Most of the people who were involved in the transition were really pleased with how the department handled it. We've got a lot of positive feedback, including from people in Europe who were waiting to find out when it was all going to fall over and go out really badly, and it didn't, so that was good. And the new structures are already bearing fruit, as I said. The thing that we wanted was for this transition to result in these two groups of people continuing to do what they were doing, and the telescope continuing to run. The idea of it all was that we would join ASL and keep what we had to the extent that we could, rather than have to give it up.
This is a very happy quote from the operations manager at the AAT. He kept his job of course. Most of the managers in both sites kept their jobs, and one of the things that worked well was that that was known and identified really early so that they became stable change agents rather than frightened people. That was an extraordinary help to all of the parties in this process. And the other thing that we did was we marked all of these transitions. There was a series of morning teas and dinners and lunches and events and things and cake. So this is my deputy secretary and head of division up at the telescope with a big cake, with all of the staff there saying goodbye and reflecting on what had happened during the process and where that all ended up. And that's it. Thank you.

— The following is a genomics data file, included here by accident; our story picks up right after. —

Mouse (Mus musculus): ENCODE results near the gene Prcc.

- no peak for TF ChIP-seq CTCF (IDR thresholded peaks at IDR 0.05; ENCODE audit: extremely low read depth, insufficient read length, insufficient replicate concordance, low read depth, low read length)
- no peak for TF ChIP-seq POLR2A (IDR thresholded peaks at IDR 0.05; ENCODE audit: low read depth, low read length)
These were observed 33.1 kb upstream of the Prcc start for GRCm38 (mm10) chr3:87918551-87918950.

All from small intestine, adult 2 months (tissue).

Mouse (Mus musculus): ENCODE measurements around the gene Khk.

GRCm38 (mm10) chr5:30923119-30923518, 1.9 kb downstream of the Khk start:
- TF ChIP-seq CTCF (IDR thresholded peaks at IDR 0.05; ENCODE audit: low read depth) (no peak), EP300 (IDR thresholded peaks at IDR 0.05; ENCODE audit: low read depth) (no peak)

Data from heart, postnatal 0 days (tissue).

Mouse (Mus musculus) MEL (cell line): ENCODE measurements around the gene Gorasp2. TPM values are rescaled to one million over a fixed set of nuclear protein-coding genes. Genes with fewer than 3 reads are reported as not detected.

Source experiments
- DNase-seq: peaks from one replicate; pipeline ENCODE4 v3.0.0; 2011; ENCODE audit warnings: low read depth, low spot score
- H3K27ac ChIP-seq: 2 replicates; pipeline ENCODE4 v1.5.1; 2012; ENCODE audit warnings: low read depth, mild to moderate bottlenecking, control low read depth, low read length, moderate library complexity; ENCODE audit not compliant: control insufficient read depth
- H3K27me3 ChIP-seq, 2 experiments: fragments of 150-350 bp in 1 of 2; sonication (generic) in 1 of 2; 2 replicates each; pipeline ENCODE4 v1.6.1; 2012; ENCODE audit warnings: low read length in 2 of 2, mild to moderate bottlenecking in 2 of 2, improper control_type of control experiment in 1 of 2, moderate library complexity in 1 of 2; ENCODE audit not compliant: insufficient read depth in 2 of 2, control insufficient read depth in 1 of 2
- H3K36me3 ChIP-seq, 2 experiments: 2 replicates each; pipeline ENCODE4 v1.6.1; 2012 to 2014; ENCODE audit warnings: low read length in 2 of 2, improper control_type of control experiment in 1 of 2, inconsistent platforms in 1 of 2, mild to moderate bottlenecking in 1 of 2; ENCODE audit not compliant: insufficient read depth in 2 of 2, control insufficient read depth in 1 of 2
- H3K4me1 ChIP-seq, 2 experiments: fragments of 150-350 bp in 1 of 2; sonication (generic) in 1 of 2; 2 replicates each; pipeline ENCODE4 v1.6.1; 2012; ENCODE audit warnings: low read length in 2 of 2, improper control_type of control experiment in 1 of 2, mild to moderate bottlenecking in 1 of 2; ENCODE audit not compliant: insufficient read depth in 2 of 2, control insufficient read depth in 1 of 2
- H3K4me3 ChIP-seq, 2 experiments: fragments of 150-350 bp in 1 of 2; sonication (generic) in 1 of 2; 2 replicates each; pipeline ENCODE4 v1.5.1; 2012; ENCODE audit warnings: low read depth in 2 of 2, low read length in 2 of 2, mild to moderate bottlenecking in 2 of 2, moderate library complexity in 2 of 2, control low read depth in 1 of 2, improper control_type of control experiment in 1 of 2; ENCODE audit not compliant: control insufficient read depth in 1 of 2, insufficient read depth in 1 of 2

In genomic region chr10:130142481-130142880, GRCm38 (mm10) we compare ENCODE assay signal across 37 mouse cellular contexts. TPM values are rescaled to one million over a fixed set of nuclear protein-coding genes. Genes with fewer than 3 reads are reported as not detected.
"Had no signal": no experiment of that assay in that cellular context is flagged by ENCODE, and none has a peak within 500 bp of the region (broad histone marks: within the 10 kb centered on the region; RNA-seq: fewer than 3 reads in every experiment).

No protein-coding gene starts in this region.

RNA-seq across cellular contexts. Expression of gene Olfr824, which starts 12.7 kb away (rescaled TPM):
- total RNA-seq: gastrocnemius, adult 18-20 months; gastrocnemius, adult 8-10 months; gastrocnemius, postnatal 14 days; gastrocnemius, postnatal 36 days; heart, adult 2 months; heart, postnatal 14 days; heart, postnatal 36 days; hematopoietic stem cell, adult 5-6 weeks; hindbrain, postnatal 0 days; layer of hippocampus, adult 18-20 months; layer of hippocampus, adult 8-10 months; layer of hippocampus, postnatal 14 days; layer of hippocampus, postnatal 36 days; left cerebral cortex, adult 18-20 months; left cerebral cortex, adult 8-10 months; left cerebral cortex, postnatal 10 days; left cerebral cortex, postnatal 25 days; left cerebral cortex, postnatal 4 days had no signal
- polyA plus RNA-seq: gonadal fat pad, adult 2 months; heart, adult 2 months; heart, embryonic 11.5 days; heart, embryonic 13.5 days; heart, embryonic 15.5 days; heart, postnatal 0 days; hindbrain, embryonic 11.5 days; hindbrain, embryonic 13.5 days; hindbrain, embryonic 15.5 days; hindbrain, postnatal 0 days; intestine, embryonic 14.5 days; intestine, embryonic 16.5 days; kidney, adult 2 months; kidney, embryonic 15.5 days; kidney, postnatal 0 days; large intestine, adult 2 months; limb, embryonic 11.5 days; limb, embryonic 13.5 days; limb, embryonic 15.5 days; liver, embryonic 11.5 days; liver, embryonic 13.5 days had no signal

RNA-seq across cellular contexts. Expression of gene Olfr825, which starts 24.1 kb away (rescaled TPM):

Kirsten: Thanks very much Clare. We're working. Excellent. Thanks very much Clare. That was... It's working at the moment. Still going. Excellent. A really interesting story of transition and I think as you said, and others have touched on this afternoon too, organisational change is almost a constant. And here you had not just the movement of a group of people from place A to place B, but actually out of the sector into a different sector, and the enormous uncertainties that that obviously creates. I certainly had a similar experience some years ago when I was heading up an organisation called [ComSuper] which processes most of our, in this room I suspect, superannuation payments and entitlements every fortnight. And it transitioned out of certainly the APS into the investment arm of Public Sector Superannuation.
And so we had the closure of an organisation, different employment conditions, different culture, and it is a really, really big thing. And I don't know how old this organisation had been as distinct from the age of the telescope, 74, which is not that old, is it really? But certainly I know with ComSuper it's about 90 or something years old. And so the closure piece is really, really important I think in that context for people. So really, really welcome your presentation. We might have as always a little bit of time for questions. We've certainly got one from Sydney and one from Melbourne as well. So Sydney team, over to you to ask your question of Clare.